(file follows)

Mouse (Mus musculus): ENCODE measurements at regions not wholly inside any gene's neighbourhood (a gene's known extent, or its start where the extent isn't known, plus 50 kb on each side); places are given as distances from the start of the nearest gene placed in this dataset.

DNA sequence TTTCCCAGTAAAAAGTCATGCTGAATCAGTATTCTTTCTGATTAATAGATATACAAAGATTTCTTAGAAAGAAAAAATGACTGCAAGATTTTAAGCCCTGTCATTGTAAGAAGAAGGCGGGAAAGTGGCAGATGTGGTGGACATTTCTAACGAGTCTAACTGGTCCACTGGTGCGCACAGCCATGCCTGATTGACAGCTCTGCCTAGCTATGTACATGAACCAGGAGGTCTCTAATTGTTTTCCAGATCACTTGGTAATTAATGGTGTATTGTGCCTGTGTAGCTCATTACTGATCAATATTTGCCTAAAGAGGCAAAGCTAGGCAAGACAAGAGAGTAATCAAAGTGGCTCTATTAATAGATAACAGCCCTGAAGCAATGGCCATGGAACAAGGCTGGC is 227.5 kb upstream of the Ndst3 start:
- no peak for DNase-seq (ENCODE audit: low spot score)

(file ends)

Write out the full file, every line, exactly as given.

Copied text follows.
Mouse (Mus musculus): ENCODE measurements at regions not wholly inside any gene's neighbourhood (a gene's known extent, or its start where the extent isn't known, plus 50 kb on each side); places are given as distances from the start of the nearest gene placed in this dataset.

DNA sequence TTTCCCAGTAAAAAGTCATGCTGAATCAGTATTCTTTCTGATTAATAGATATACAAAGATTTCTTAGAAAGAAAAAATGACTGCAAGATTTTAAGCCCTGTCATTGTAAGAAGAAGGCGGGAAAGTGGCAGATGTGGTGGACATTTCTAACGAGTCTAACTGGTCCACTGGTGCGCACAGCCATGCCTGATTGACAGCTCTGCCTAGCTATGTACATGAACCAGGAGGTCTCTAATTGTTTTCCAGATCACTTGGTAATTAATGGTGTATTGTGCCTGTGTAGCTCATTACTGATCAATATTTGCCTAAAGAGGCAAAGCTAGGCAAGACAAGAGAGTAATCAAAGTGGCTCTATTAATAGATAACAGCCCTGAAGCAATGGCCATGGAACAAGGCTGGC is 227.5 kb upstream of the Ndst3 start:
- no peak for DNase-seq (ENCODE audit: low spot score)